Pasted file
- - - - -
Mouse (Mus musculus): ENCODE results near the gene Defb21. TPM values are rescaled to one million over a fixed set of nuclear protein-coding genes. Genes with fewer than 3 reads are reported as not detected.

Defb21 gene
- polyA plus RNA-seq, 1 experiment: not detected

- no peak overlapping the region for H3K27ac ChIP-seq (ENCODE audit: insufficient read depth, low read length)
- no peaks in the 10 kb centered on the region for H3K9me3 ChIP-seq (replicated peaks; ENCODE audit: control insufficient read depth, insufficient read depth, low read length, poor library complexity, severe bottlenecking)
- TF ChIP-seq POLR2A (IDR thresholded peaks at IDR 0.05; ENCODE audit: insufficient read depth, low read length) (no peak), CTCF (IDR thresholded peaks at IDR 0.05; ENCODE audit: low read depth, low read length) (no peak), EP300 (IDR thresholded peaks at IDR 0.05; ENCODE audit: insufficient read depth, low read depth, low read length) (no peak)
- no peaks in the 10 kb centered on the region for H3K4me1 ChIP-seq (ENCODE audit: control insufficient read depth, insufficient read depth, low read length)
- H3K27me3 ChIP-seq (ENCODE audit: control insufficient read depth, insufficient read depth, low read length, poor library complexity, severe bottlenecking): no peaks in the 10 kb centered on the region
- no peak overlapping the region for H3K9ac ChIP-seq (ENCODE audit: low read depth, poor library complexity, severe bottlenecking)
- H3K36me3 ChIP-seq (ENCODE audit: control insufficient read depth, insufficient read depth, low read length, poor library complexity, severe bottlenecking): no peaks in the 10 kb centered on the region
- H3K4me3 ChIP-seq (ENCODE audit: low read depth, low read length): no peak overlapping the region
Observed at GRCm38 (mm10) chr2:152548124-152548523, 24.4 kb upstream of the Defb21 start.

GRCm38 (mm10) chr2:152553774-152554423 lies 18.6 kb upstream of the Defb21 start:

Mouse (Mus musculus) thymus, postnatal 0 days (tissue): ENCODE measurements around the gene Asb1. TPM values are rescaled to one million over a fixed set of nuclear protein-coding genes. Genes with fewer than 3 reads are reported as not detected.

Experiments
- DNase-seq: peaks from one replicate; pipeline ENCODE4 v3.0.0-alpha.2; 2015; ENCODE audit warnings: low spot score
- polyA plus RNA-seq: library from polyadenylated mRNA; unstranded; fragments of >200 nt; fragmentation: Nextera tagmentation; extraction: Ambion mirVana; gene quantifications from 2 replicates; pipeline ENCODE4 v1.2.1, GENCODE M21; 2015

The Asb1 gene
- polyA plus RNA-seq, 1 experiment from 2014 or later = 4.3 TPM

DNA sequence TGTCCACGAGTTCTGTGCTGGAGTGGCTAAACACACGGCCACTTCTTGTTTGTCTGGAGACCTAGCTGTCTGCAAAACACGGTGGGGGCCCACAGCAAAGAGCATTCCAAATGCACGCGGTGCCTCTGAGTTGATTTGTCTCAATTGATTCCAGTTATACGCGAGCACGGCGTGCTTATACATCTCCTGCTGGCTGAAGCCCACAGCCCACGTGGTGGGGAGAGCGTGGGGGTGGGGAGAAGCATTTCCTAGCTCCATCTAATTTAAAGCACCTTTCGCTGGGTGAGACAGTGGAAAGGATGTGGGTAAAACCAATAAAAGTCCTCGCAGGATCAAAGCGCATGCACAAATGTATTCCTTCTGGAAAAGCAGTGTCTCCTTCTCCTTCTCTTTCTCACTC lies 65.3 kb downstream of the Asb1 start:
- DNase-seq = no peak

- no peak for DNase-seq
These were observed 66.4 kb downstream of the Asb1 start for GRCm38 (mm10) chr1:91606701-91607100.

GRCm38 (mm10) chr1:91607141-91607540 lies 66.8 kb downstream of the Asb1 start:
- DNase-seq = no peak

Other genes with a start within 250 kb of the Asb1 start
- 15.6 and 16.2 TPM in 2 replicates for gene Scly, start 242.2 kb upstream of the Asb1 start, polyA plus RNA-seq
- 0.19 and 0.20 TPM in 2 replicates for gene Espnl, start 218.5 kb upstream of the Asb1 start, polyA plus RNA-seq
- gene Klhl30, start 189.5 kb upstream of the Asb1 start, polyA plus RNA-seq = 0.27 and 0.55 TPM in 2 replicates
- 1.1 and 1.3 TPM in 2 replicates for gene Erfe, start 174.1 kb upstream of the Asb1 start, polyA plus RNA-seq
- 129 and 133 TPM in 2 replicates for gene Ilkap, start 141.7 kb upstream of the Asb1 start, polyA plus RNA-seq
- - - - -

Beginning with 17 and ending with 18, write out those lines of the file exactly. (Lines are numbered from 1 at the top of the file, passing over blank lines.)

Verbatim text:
- polyA plus RNA-seq: library from polyadenylated mRNA; unstranded; fragments of >200 nt; fragmentation: Nextera tagmentation; extraction: Ambion mirVana; gene quantifications from 2 replicates; pipeline ENCODE4 v1.2.1, GENCODE M21; 2015

The Asb1 gene